It’s Father’s Day and today’s edition of “Life in the Balcony” is, of course, a tribute to my father.
My first thought was to list all of the things that I learned from Dad, but I didn’t want to limit myself, so here’s a free-form list of things I learned, remember or appreciate about my dad.
*I learned that real men and fathers can build or fix anything. I don’t ever remember having a serviceman in the house. Daddy changed his own oil, closed in the screen porch on one house and built a screen porch on another. He also grew his own beansprouts on top of the refrigerator for a time but I don’t know if that actually goes onto the list of what real men do… (He also made me taste his liverwurst sandwich once – that was gross.)
*Daddy taught me that there’s never too much music in the house. There was always music – either we were listening to it or playing it. This is something for which I will always be grateful. There was also never too much music in the car – especially when we were making the trek from Atlanta to Clarkesville, VA to see my grandparents. There was a regular song list that we’d go through – but not, of course on an iPod or even a tape player. We’d sing and sing in the car. Probably until the kids got carsick or fell asleep.
*Daddy taught me that time spent together is way more important than material things.
*Daddy got really mad at me when I was about 10 because I laughed when he told me I was running around like a chicken with my head cut off. I hadn't ever heard that phrase before, and it sounded funny to me so I laughed. He was already frustrated with me because I was running around like… well, you probably know. I guess the laughing sent him over the edge. But every time I hear that phrase I think of Daddy and laugh.
*There were a couple of things Dad said to me over the years that have always stuck with me (besides the chicken thing…). The summer I turned 16 I was madly in love with an older guy. I would sit around and wait to see if he called, and would be really bummed out if he didn't. One night, Daddy told me that he thought I might get hurt more than some because I didn't have a lot of filters – I didn’t put up walls around my feelings. But he also told me that he didn't want me to change because he believed that while I might feel hurt more strongly, I would also feel love and enjoyment more fully.
*Daddy taught me that church and worship are important parts of life. He didn't say this though – he lived it. He has always been a committed, vibrant, involved member of whatever church he attends. And I've never, ever gotten the impression that any of the things he volunteers to do are a burden. It’s just how he gives back to his worship community. I’m as involved at my church as I am because I learned that lesson from him.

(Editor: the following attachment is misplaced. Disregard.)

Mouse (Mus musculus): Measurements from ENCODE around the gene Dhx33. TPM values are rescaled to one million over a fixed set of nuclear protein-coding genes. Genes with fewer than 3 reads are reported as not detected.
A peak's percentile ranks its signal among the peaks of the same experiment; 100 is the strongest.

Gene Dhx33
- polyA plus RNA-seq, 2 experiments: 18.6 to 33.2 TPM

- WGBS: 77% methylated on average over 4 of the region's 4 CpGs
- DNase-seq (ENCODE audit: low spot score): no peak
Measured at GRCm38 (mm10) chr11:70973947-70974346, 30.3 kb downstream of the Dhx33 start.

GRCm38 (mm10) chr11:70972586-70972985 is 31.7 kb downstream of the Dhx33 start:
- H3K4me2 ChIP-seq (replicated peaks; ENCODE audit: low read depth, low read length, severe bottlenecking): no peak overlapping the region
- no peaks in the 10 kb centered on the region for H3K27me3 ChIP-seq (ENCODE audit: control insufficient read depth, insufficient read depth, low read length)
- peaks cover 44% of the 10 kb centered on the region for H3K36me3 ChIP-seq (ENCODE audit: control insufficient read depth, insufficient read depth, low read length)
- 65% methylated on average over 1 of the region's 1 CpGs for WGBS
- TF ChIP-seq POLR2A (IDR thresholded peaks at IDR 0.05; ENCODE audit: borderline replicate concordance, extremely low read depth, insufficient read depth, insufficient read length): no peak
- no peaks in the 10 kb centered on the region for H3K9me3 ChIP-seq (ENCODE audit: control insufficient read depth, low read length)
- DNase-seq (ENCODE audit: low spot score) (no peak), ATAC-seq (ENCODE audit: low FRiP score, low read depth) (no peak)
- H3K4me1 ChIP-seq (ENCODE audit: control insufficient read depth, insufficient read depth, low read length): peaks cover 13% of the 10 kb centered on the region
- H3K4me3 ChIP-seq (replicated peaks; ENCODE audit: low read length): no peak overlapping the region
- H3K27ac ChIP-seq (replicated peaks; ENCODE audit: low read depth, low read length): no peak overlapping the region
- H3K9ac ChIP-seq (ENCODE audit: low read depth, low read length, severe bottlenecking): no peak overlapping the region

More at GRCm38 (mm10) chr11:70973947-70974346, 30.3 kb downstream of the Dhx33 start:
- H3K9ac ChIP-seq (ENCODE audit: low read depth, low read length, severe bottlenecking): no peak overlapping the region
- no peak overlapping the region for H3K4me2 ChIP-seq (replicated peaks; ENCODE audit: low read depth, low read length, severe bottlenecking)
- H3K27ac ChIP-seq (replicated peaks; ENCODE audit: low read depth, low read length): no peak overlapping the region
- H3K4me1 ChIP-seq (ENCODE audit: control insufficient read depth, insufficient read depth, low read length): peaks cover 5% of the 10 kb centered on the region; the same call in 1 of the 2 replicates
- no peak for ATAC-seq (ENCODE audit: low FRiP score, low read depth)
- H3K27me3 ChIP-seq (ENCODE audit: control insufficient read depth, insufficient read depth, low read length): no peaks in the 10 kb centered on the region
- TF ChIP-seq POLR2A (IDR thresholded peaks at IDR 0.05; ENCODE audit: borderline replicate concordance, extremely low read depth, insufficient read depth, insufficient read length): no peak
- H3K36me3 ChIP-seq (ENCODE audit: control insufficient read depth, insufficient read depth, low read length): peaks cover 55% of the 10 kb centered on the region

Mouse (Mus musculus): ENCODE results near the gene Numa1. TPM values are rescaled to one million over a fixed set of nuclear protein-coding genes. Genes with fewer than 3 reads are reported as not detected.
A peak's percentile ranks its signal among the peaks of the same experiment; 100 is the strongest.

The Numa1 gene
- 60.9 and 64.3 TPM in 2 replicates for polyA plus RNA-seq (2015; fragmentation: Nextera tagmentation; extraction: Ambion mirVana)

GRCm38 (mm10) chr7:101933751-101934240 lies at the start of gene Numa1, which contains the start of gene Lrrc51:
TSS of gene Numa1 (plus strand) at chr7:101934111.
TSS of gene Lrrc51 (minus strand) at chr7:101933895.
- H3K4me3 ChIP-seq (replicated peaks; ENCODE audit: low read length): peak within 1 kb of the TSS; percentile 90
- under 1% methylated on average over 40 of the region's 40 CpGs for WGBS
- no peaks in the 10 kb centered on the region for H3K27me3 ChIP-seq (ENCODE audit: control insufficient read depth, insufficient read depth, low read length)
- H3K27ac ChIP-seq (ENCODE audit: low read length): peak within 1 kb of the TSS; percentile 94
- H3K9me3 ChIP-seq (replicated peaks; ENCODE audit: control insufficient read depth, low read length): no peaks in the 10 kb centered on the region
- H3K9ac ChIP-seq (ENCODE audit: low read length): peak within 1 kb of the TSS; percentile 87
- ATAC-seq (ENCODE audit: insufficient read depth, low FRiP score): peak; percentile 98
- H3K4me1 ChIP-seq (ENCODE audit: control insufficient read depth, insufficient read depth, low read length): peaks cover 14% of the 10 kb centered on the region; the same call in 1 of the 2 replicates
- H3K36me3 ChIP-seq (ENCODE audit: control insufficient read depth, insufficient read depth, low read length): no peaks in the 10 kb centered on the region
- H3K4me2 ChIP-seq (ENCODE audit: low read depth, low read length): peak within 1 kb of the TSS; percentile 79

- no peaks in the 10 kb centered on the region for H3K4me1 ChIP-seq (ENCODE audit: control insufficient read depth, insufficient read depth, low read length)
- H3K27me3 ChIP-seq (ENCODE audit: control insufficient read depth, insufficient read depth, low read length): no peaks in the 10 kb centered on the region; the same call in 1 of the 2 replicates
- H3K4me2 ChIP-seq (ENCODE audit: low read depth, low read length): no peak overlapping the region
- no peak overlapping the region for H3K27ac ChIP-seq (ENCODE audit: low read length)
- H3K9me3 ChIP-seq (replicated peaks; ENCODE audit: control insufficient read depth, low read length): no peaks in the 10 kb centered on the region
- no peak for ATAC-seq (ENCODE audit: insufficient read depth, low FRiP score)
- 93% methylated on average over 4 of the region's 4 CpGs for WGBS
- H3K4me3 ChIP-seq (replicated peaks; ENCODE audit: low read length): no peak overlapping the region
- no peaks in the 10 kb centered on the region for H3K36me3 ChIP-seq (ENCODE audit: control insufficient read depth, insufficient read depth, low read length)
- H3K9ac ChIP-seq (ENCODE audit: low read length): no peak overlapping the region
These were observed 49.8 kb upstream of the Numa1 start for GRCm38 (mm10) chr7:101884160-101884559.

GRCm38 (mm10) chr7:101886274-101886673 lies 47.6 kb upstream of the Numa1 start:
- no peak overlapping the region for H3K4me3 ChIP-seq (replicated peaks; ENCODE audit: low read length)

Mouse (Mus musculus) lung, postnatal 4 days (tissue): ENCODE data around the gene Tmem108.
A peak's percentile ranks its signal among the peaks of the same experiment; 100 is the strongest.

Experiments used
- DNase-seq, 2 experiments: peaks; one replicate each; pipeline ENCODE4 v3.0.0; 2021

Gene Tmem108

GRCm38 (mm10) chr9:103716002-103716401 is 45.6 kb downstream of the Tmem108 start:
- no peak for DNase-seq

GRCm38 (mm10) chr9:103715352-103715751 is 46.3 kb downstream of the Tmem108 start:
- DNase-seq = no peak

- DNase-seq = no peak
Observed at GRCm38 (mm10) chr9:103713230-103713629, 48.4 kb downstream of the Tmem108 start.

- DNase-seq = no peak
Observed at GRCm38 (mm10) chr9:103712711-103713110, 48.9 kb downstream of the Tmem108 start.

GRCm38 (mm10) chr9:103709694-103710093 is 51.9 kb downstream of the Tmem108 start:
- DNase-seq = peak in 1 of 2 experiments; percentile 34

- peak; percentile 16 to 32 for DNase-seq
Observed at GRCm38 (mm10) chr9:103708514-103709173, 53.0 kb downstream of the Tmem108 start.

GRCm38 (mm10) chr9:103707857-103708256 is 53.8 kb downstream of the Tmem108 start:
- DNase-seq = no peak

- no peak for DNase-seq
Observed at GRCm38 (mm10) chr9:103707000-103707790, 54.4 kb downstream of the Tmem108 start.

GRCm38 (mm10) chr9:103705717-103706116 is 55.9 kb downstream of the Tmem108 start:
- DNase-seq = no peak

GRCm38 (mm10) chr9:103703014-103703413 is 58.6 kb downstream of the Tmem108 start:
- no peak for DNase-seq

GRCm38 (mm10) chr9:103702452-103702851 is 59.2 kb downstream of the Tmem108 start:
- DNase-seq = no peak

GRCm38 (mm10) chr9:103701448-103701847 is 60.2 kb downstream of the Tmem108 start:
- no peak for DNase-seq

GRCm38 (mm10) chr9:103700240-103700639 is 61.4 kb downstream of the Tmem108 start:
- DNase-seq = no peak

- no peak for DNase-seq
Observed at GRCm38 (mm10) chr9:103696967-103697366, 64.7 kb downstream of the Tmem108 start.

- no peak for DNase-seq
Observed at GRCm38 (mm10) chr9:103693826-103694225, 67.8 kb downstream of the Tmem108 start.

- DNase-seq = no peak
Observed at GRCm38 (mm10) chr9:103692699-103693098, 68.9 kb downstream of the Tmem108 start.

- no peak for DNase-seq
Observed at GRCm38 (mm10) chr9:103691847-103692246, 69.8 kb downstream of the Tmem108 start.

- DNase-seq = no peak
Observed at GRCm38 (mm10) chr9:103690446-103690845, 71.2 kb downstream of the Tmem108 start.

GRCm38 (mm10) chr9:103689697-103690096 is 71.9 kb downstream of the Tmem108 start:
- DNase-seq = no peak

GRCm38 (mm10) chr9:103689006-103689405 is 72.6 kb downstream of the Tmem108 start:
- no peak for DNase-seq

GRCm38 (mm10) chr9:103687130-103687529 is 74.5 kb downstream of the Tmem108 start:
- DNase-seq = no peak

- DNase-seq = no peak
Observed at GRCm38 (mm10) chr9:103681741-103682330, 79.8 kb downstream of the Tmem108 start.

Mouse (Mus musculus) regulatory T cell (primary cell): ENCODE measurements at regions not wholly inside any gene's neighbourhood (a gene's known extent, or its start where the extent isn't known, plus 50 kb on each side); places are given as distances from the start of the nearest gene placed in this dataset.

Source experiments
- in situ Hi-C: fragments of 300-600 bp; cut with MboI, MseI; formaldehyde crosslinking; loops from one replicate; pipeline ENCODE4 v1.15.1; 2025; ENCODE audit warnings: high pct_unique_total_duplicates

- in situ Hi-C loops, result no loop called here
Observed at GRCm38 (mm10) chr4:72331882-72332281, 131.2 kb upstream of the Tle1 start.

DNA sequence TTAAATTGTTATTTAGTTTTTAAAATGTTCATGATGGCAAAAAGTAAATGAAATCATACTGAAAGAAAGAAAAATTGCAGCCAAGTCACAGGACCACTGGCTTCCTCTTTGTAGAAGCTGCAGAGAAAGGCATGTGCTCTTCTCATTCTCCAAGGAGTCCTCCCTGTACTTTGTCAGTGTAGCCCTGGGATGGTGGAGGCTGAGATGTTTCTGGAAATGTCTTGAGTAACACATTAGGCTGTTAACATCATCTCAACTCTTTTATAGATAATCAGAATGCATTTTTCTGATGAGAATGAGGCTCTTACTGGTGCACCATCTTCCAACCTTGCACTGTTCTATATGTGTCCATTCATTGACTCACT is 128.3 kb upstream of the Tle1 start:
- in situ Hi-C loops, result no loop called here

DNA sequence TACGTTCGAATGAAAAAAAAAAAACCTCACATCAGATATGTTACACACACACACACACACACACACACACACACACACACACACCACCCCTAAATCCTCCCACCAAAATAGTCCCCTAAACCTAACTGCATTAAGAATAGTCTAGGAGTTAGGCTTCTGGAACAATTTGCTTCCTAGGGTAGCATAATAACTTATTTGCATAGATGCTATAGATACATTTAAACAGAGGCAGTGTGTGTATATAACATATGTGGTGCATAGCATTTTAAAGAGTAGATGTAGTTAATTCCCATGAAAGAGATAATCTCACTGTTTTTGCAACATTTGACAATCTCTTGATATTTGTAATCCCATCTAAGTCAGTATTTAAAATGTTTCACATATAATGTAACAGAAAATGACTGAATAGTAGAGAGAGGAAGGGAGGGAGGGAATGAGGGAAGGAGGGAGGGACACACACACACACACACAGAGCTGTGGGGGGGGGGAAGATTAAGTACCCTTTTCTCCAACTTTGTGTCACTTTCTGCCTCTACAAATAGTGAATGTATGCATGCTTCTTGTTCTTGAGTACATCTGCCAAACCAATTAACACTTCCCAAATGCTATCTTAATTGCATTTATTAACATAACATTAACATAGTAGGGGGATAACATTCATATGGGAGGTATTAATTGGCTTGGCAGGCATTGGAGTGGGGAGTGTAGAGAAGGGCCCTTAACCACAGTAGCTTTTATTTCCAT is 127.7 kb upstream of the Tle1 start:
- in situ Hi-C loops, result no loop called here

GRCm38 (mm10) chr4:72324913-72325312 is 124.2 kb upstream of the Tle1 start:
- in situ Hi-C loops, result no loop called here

* Daddy told me once, when I asked him if he was proud of me, that it was more important that I be proud of myself. I didn't really understand it at the time, but it’s true. Dad taught us all to have high expectations of ourselves, and if I’m not going to be proud of myself unless I've met those expectations. Being proud of myself means that I worked hard and did the right thing.
*Dad told me numerous times not to “try,” but to just “do it.” Oftentimes this was said in exasperation, because I was an exasperating child most of the time. In these instances it was generally in response to my promising to “try” to get better grades or something that I obviously had control over. Daddy wasn't going to give me an out when he knew I was capable. I use this on my kids now, so it was a good parenting lesson as well.
*He also taught me that it takes much less time to do something right the first time.
*Daddy was right when he suggested that I shouldn't be changing my major from Music Education to English but he supported me anyway.
*The most important thing I know about my dad is that he loves me. I've never doubted this for one second in all of my 49 years.
One final note. Daddy is a loving, wonderful father and grandfather. I’m so blessed to have him and thankful for all of the lessons, memories and fun we’ve had over the years. Happy Father’s Day, Dad. I love you!